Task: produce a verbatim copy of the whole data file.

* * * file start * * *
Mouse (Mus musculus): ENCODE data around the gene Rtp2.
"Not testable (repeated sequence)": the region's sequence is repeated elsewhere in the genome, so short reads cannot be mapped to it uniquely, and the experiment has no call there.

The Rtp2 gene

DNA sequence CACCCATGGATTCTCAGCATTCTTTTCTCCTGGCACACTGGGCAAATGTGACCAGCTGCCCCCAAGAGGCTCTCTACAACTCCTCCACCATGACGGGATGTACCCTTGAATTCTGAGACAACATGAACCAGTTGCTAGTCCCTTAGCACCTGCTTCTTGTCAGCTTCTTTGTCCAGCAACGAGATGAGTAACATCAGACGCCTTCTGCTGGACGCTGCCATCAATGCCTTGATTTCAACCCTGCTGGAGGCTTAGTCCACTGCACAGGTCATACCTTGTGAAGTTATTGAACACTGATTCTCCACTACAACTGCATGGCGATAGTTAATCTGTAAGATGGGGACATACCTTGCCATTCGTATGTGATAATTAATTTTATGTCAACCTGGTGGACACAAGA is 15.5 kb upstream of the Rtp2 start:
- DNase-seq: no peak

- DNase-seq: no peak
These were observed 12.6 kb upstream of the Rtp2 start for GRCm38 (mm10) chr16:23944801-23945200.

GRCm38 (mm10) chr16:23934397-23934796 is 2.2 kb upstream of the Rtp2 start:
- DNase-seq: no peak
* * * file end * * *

Mouse (Mus musculus): ENCODE data around the gene Rtp2.
"Not testable (repeated sequence)": the region's sequence is repeated elsewhere in the genome, so short reads cannot be mapped to it uniquely, and the experiment has no call there.

The Rtp2 gene

DNA sequence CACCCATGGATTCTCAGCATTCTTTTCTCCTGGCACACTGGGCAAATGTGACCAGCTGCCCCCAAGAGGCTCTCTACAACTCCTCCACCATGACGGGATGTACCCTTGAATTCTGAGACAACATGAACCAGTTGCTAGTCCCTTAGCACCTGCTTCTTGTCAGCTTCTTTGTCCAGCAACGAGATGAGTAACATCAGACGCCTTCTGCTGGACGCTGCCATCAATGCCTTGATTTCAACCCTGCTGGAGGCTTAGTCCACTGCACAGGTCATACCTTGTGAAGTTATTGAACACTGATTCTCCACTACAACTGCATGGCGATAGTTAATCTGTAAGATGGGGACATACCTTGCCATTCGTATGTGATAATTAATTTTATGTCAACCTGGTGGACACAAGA is 15.5 kb upstream of the Rtp2 start:
- DNase-seq: no peak

- DNase-seq: no peak
These were observed 12.6 kb upstream of the Rtp2 start for GRCm38 (mm10) chr16:23944801-23945200.

GRCm38 (mm10) chr16:23934397-23934796 is 2.2 kb upstream of the Rtp2 start:
- DNase-seq: no peak